Thursday, 7 November 2013

Islamic epistemology

Exam the day after tomorrow, so I'm being as concise as possible on some thoughts on Islamic epistemology. Most of them resulted from a conversation with a friend.

As I see it, there are five things are relevant to acquiring knowledge (defined as justified true belief) about the truth of Islam:

1. The natural human constitution or Fitrah
2. Rational laws embedded in human psyche
3. Observation
4. Scriptural evidence
5. Guidance from God.

This is one way the five of them could interact.

Because of his fitrah, a person is able to know the existence and Lordship of God even prior to any evidence being presented to him. The fitrah doesn't enable one to come to know about the details of the Islamic creed (much less law), however. That's the function of the messengers: to delineate these concepts to people. Men with clear fitrah would recognize these truths on face value. Does this "pure fitrah" scenario preclude the use of observation or rationality? That's a tough question, I think. Ibn Taymiyya was probably of the view that fitrah works even without instigation from external signs (observations, rational proofs about God and His religion). Or maybe, the pure fitrah works on the instigation of external signs and evidences, in which case rationality and observation would not only be relevant but serve as a premise for the fitrah's functionality.

However, things are rarely this simple in the real world, because most of the time the fitrah is corrupted by this or that factor, most common of them perhaps being ignorance (this is equivalent to the epistemological results of the Christian doctrine of The Fall, I think). This is why God sends Messengers to make people know about the existence of God and proofs of His existence, as well as the proofs for the specific religion. This is where the rationality and observation really comes in. For someone with clouded fitrah, it may not be intuitively obvious that God exists and Islam is true straight off the bat. However, after some sincere rationalizing and observation, he would definitely come to this conclusion.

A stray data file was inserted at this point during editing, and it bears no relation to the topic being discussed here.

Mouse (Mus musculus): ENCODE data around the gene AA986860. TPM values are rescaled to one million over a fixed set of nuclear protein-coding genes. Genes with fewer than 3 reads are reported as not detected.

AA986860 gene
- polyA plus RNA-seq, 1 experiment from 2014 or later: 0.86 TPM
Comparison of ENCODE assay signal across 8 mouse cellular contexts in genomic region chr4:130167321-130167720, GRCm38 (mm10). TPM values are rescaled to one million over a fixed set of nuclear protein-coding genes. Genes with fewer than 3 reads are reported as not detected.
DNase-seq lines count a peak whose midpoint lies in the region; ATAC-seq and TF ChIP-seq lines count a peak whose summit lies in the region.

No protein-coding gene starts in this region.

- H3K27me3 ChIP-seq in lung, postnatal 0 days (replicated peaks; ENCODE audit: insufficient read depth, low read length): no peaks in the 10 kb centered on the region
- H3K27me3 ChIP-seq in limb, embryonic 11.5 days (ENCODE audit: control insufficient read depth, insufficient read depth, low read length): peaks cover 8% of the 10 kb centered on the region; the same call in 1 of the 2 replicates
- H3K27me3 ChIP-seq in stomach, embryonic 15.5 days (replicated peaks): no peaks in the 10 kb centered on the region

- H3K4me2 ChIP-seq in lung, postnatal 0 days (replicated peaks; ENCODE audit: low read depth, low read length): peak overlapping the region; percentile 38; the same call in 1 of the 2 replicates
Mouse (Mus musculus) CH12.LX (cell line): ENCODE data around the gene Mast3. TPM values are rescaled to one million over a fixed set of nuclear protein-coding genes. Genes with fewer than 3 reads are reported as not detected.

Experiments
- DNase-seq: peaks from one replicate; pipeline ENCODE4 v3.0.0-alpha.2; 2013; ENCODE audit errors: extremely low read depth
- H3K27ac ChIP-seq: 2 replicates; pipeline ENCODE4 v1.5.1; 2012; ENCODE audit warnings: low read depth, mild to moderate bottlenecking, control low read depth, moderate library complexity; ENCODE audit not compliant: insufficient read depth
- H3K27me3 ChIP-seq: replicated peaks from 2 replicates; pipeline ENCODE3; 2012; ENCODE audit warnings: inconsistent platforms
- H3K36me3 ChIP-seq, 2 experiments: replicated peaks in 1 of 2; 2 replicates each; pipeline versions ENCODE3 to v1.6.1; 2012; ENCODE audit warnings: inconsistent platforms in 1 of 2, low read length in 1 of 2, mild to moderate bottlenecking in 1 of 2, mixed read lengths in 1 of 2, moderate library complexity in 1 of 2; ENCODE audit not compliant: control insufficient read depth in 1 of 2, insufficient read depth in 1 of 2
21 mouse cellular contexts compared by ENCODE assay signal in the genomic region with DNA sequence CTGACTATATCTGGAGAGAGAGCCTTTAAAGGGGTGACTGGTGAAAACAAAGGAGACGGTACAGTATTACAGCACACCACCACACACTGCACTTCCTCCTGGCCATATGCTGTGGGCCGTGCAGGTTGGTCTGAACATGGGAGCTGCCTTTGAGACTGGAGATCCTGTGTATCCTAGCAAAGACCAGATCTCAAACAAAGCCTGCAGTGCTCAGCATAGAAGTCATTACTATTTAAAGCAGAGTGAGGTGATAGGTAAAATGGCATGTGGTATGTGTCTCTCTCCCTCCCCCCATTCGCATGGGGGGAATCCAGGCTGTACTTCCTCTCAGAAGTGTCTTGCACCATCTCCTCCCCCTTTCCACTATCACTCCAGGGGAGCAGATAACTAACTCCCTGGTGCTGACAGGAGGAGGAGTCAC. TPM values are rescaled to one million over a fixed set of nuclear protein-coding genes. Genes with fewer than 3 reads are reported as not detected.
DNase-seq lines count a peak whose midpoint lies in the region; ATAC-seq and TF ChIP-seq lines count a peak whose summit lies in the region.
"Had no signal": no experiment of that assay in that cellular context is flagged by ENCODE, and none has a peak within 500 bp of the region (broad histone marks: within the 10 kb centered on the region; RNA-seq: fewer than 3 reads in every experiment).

In the case of Islam, the proofs for the existence of God are chiefly the allusions to the cosmological and design arguments in the Qur'an, while the proofs for Islam are the Prophet's sincerity complexed with the Qur'an's literary inimitability, among others. So someone with working rational faculties, upon being exposed to these rational evidences would be expected to become a Muslim.

However, expectations often go contrary to reality, and this is where the hidayah factor comes into play. There is no such thing as "sledgehammer apologetics", when we're talking about truths of a worldview. What I mean by this can perhaps be illustrated with an example. Abu Jahl saw the moon being split as a miracle of the Prophet (pbuh). Now this is as strong as evidence gets. Did he accept Islam, or even feel somehow rationally compelled to do so? Nope, he just added an extra assertion to his anti-Islamic worldview- magicians are also able to do it. Truth to tell, one can never refute a worldview, one can only show that worldview X has better explanatory scope than worldview Y. Was the Aether theory ever "refuted" conclusively? No, we just found a far superior intellectual substitute and thought it rational to go along with that. The point being, just the evidence and callings of your fitrah cannot "force" you to become a Muslim. That would run contrary to the whole idea of this life being a test. You need to have a degree of sincerity to choose the true hypothesis over the false one. This is perhaps the level at which Allah's guidance steps in- it creates additional motivation for the sincere person to accept Islam. In this way, it is made sure that the people Allah guides to Islam are not only intellectually capable people, but are good, virtuous, sincere people.

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